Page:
The Polar Vortex: breaking down the science behind the cold


(KTVE/KARD) “The Polar Vortex has always been around. The Polar Vortex never really goes away. It’s always something that sits up there at the polls” says Meteorologist Brandon Thorne with the National Weather Service in Shreveport.

While the name Polar Vortex may sound scary, it’s only a large area of low pressure that occurs at both the north and south poles. The term vortex refers to its counterclockwise flow.

“If you imagine the counterclockwise flow, it’s actually pulling the air towards the center of the circulation and keeping that cold air at the poles” Thorne said.

It weakens and strengthens with each season and when it strengthens during Winter, it becomes more unstable due months of growth. This causes the air to head south.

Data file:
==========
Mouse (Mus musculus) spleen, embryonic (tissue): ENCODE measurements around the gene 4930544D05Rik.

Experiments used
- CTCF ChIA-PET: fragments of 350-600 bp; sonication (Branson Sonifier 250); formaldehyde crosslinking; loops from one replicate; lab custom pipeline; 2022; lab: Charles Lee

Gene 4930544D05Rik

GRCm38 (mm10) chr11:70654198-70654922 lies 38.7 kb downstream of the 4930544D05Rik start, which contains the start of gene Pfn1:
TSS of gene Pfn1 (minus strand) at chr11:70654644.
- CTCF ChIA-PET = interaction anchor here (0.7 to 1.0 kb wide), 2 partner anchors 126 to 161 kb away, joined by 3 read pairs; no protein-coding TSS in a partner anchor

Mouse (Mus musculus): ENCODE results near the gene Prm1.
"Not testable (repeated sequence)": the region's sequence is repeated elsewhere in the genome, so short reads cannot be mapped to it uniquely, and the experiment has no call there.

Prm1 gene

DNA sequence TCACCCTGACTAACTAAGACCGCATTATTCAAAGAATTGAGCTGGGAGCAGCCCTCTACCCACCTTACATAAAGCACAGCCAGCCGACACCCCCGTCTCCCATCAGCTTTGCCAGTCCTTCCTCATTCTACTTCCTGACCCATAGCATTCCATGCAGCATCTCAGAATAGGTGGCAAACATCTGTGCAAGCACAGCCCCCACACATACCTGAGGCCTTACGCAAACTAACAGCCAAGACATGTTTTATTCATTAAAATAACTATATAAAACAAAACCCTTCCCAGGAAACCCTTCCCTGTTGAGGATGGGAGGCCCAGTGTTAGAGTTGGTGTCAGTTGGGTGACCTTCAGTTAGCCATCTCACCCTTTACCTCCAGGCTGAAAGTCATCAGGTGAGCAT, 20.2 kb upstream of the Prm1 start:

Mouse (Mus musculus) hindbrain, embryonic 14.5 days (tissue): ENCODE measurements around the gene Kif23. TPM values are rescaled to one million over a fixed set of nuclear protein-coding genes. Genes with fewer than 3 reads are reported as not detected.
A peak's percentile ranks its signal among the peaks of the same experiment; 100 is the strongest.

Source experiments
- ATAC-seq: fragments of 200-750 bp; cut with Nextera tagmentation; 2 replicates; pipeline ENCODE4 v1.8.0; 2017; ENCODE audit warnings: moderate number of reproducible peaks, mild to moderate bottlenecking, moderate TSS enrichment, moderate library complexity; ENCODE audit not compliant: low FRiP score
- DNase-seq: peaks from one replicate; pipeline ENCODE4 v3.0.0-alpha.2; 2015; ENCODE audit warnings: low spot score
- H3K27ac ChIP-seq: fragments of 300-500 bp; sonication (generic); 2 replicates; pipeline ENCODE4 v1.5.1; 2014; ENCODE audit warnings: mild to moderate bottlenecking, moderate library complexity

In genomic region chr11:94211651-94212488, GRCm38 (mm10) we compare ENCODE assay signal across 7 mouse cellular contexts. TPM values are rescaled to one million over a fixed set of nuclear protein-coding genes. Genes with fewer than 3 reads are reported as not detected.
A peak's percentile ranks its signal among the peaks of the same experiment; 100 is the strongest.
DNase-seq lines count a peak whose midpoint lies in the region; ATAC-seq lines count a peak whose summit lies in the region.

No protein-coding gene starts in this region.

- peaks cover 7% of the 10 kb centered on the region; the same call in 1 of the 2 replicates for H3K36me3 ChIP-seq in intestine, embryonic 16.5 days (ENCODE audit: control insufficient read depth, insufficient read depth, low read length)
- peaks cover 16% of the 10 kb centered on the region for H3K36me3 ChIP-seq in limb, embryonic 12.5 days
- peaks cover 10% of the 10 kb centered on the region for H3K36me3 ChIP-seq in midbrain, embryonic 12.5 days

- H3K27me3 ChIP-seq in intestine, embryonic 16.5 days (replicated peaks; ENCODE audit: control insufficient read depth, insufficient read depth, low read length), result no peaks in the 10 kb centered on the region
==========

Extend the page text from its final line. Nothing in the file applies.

“When the Polar Vortex gets wavy it’ll actually send off shoots. And so, portions of the Polar Vortex can actually come down through the jet streak and through the jet stream, and that’s what really kind of pushes it down into our area” Thorne said.

So what we experience here in the United States is a piece of it, with brutal cold outbreaks, especially across the Midwest and Northeast; even bringing record cold temperatures to our area.
Another push could be heading our way into next week, and it’s something that local meteorologists are keeping an eye on.

“So, there’s a lot of uncertainty that we’re going to have to play with to make sure that, you know, the timing looks okay, and the temperatures look ok, and how far it can actually get into our area” Thorne said.

Thorne also note the Polar Vortex has brought record breaking cold in recent years, dating back to 2014 and 2007.

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